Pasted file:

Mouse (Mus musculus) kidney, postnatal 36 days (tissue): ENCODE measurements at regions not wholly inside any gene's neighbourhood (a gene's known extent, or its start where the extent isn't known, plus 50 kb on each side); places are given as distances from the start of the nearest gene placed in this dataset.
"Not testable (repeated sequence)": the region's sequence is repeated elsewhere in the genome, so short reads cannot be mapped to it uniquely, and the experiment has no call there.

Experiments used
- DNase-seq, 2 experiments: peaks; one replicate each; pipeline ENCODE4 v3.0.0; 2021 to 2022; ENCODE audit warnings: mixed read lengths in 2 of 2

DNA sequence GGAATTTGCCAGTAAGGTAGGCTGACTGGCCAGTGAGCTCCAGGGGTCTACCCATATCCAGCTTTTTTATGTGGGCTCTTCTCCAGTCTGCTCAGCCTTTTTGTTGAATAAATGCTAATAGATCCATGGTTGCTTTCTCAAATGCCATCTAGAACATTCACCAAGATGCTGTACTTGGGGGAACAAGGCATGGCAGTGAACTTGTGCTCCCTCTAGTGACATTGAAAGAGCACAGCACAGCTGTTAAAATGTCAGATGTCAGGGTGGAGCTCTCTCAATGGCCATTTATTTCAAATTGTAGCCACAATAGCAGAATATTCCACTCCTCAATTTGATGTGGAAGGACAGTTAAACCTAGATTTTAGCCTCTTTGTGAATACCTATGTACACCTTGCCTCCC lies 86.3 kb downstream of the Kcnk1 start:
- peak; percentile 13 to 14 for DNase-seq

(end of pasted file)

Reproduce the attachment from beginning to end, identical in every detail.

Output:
Mouse (Mus musculus) kidney, postnatal 36 days (tissue): ENCODE measurements at regions not wholly inside any gene's neighbourhood (a gene's known extent, or its start where the extent isn't known, plus 50 kb on each side); places are given as distances from the start of the nearest gene placed in this dataset.
"Not testable (repeated sequence)": the region's sequence is repeated elsewhere in the genome, so short reads cannot be mapped to it uniquely, and the experiment has no call there.

Experiments used
- DNase-seq, 2 experiments: peaks; one replicate each; pipeline ENCODE4 v3.0.0; 2021 to 2022; ENCODE audit warnings: mixed read lengths in 2 of 2

DNA sequence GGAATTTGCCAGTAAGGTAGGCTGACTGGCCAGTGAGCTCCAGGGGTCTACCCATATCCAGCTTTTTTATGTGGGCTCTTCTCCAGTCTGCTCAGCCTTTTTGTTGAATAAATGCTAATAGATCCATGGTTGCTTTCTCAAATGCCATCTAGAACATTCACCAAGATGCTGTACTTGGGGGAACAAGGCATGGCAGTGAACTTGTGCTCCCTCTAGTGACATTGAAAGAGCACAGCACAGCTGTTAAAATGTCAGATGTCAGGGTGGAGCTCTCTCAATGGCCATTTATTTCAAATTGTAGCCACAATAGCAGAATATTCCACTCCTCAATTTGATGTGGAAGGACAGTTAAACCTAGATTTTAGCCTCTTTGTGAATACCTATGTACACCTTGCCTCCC lies 86.3 kb downstream of the Kcnk1 start:
- peak; percentile 13 to 14 for DNase-seq